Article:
12 extensions to TCP/IP that optimize internet connections

Here are a dozen ptimizations to the original TCP, UDP, and Internet protocols that improve performance

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Structured Stream Transport (SST)

Just like other transport protocols aim to improve upon TCP, Structured Stream Transport (SST) is no exception. SST is an experimental protocol that adds stream management on top of TCP to allow systems to effectively perform streaming reception and interactive connections simultaneously. SST started development in 2006 and 2007, but in almost 10 years, hasn't garnered significant support to become a mainstream transport protocol. SST is an example of how a protocol has a tough road to join the likes of TCP and UDP in mainstream adoption.

Stream Control Transmission Protocol (SCTP)

SCTP is yet another transport-layer protocol that combines some of the features of TCP with some of the features of UDP. In 2012, I wrote an article titled "What About Stream Control Transmission Protocol (SCTP)?" that described SCTP and its message-oriented approach compared with TCP's stream-oriented approach. There are many implementations of SCTP and seemingly a lot of potential for this protocol. However, TCP and UDP have considerable momentum and there is gravity for developers to consider these two traditional transport layer protocols. Without major operating system support by Microsoft and Apple, this protocol is destined to be another footnote in the Internet's history book.

Datagram Transport Layer Security (DTLS)

Transport Layer Security (TLS) (previously known as SSL) has been used for many years to secure web sites using HTTPS. There was an industry-wide desire to provide privacy for connections datagram protocols like UDP. Datagram Transport Layer Security (DTLS) in an IETF protocol (originally RFC 4347) that provides for confidentiality and non-repudiation for UDP streams. DTLS is used with the Cisco AnyConnect SSL VPN client. DTLS version 1.2 was originally conceived for use as a way to secure UDP streams (RFC 6347), but DTLS can also be used with other protocols such as DCCP (RFC 5238), with SCTP (RFC 6083), and with SRTP (RFC 5764).

Secure Real-time Transport Protocol (SRTP)

Similar to DTLS, SRTP has the goal of providing encryption and message authenticity for real-time communications using UDP or multicast. SRTP is an extension of the Real-time Transport Protocol (RTP) that is frequently used for streaming media transport and frequently accompanies the RTP Control Protocol (RTCP) that provides for management of those streams. SRTP also provides a secure form of RTCP called Secure RTCP (or SRTCP). The Secure Real-time Transport Protocol (SRTP) and SRTCP were defined in 2004 by the IETF with RFC 3711. SRTP has been augmented with the RFCs titled "Encryption of Header Extensions in the SRTP" (RFC 6904) and "Support for Reduced-Size RTCP: Opportunities and Consequences" (RFC 5506).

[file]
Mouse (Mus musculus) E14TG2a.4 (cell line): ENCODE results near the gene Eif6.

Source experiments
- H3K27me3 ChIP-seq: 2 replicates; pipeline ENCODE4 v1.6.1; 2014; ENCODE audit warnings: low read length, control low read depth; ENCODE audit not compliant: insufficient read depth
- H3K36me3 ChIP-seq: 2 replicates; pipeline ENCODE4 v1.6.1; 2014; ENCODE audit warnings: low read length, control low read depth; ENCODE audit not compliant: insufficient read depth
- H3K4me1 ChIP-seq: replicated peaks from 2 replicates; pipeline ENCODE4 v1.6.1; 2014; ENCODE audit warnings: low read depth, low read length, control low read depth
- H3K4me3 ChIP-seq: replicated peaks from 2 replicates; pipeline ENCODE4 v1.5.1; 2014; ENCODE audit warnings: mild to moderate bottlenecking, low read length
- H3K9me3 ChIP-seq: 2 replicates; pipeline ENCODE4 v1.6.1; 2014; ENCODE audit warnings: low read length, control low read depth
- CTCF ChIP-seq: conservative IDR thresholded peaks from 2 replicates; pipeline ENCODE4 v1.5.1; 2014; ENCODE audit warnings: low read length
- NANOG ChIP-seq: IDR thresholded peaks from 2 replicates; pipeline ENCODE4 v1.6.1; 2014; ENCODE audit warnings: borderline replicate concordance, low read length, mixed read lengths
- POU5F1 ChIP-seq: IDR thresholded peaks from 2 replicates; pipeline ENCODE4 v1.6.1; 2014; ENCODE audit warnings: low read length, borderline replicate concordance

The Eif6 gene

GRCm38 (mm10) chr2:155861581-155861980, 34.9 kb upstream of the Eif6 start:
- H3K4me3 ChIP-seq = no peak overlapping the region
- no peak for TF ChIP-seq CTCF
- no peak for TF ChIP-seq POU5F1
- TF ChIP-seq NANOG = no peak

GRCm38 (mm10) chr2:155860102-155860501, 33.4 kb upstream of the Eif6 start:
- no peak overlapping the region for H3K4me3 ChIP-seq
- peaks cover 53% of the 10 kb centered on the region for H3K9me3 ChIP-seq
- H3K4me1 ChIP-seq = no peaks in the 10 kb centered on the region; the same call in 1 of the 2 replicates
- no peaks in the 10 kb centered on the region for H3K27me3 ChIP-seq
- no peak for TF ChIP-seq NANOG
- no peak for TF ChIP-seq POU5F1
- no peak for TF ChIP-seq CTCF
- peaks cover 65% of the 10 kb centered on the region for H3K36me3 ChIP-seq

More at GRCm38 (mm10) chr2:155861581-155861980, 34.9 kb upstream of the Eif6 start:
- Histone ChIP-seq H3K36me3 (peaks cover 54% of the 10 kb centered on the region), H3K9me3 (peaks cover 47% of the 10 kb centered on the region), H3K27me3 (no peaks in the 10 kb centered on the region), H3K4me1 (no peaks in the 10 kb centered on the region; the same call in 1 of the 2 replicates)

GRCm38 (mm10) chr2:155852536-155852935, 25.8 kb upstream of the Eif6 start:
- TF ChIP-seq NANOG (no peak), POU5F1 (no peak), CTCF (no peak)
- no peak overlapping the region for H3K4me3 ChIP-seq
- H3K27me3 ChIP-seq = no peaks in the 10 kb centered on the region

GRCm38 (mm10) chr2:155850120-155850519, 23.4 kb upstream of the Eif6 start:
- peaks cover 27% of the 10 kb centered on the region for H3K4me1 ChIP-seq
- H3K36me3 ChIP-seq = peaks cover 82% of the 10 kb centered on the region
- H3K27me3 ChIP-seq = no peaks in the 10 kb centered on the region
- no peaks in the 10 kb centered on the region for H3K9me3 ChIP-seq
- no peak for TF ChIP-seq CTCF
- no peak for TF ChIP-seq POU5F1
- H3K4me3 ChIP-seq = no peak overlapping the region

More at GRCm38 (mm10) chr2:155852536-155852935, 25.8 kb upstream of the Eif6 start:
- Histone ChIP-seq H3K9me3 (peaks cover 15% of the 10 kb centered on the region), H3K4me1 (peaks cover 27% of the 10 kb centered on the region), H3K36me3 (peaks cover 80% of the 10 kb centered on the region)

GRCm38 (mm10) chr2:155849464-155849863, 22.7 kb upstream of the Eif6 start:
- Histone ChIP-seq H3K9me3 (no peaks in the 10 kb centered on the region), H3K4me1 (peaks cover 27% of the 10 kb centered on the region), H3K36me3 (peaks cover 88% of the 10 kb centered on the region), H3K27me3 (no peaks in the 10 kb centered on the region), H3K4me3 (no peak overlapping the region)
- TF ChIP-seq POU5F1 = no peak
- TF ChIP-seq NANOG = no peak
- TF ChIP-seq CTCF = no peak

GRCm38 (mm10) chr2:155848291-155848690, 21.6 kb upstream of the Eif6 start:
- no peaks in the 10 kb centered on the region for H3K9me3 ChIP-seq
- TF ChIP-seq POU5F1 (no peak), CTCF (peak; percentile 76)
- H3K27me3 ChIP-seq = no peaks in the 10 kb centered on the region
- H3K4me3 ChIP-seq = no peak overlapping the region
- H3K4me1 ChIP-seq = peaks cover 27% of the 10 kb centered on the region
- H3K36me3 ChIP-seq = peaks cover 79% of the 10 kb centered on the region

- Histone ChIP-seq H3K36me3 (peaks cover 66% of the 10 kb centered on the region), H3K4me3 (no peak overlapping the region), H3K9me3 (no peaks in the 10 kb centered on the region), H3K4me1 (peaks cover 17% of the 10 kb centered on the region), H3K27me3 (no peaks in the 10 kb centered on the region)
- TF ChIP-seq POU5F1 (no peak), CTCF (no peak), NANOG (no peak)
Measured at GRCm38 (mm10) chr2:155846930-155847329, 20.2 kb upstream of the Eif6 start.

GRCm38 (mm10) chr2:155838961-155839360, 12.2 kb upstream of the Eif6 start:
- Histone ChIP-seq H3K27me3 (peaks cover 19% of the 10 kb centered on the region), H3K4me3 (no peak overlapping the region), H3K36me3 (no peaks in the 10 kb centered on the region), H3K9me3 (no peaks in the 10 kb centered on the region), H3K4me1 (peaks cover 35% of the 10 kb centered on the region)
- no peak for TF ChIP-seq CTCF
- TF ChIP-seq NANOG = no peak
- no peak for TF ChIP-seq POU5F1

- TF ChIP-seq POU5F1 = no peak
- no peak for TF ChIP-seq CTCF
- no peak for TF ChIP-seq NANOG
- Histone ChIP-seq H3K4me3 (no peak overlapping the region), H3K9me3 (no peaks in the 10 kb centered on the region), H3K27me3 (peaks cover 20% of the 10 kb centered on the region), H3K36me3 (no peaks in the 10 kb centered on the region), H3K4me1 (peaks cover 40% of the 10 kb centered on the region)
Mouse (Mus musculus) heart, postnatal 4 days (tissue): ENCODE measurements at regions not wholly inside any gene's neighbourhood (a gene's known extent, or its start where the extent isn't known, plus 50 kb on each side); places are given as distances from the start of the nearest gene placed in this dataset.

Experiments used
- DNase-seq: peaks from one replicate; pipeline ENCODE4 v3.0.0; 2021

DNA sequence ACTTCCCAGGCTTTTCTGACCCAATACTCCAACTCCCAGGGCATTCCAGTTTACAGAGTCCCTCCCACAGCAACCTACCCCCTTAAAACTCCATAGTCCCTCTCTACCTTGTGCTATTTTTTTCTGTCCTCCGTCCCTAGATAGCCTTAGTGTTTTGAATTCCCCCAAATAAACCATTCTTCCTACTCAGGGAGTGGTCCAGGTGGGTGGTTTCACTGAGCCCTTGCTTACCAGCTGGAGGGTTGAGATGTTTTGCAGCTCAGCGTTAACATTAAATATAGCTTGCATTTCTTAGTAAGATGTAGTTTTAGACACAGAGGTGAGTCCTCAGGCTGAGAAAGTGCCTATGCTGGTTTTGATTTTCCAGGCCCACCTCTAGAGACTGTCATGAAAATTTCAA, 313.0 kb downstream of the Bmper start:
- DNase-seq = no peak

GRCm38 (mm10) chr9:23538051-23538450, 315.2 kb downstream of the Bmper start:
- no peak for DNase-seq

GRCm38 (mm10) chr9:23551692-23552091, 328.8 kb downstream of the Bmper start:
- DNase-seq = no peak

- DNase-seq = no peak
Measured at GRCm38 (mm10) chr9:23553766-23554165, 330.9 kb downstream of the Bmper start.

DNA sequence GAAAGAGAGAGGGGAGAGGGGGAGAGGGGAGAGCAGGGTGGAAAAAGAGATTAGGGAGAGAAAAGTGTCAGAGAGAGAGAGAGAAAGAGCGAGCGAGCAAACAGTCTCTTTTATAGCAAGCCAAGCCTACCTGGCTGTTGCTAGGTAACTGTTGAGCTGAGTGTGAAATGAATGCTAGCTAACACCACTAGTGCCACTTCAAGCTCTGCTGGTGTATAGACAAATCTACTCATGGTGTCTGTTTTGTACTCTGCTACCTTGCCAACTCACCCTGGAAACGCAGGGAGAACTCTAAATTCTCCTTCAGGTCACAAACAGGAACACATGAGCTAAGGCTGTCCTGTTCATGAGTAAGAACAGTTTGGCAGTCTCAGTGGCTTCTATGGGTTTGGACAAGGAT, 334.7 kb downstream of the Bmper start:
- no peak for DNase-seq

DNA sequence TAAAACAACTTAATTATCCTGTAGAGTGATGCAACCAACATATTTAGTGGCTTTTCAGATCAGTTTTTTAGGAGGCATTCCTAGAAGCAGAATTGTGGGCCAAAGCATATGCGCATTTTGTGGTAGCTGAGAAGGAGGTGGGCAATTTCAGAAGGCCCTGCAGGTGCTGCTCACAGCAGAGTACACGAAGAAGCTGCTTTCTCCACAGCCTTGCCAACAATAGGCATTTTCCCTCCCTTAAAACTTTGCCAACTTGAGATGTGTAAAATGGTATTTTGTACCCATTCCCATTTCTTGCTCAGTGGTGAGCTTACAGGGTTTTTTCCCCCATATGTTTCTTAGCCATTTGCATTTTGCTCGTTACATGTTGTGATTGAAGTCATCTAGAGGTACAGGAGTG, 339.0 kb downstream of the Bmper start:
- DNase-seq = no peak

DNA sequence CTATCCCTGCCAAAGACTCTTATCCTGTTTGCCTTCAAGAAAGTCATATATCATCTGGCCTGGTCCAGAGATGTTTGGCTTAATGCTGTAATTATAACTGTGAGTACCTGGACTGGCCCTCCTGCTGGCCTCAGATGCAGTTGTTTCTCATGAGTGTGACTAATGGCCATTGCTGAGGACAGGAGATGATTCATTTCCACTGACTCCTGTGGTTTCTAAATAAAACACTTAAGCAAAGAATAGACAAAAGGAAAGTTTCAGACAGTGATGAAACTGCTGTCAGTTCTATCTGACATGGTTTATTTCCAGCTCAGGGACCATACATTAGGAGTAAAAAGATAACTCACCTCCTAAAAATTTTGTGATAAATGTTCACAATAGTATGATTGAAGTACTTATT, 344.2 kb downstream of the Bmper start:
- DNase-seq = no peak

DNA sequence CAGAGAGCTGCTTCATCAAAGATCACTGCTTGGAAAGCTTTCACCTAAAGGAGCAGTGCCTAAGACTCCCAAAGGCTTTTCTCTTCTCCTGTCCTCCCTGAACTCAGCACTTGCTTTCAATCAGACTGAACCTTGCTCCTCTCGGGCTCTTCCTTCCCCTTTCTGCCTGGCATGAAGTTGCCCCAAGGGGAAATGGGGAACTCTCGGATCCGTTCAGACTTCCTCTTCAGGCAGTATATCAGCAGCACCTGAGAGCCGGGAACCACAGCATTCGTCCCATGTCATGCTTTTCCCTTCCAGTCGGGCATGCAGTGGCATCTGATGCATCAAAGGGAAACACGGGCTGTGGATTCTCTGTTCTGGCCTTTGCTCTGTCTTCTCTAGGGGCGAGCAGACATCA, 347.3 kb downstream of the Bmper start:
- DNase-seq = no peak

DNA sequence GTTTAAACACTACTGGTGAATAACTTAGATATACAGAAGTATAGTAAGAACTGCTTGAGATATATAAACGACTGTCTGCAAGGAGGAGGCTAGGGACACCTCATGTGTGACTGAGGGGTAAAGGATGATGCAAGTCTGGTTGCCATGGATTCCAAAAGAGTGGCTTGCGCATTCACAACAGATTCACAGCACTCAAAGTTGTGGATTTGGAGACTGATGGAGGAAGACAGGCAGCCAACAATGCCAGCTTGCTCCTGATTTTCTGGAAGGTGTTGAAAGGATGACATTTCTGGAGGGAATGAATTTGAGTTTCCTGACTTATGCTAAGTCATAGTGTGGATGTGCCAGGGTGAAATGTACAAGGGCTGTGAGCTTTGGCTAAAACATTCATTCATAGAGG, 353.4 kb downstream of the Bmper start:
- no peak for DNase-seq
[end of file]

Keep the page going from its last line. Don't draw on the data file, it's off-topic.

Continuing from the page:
Reliable User Datagram Protocol (RUDP)

RUDP aimed to provide a compromise between the connectionless lightweight UDP transport protocol and the connection-oriented heavyweight TCP protocol. RUDP provided for ordered packet delivery and acknowledgement of receipt and retransmissions. It is very likely that you haven't heard of RUDP. That is because it was originally created by Bell Labs as a new addition to their Plan 9 operating system. Eventually, Plan 9 was released by Lucent Technologies as a free open source operating system, but it didn't gain the industry-wide adoption of Linux and Android. Cisco integrated RUDP into their SS7 Cisco PGW 2200 Softswitch node Signalling Link Terminal (SLT)


It is human nature to try to improve upon inventions of others and to try to optimize systems and improve efficiency. IPv4 and the protocols above the Internet layer continue to develop, despite the steamily ubiquitous use of the Internet Protocol. TCP/IP will never be finalized; it will continue to evolve and improve as we think of new ways to communicate.

These optimizations to TCP and UDP and IP have potential to improve the efficiency and performance of internet communications. However, each of these new transport layer protocols need to be implemented into host operating systems, and integrated into applications such as web browsers and web server software. Wikipedia has an excellent table that compares and contrasts many of these transport layer protocols. It remains to be seen which of these protocols will dominate. Some of these protocols have potential to gain mainstream adoption, while others will wither away as research projects. Other protocols have already gained momentum and you may already be using them today.

This story, "12 extensions to TCP/IP that optimize internet connections" was originally published by Network World.


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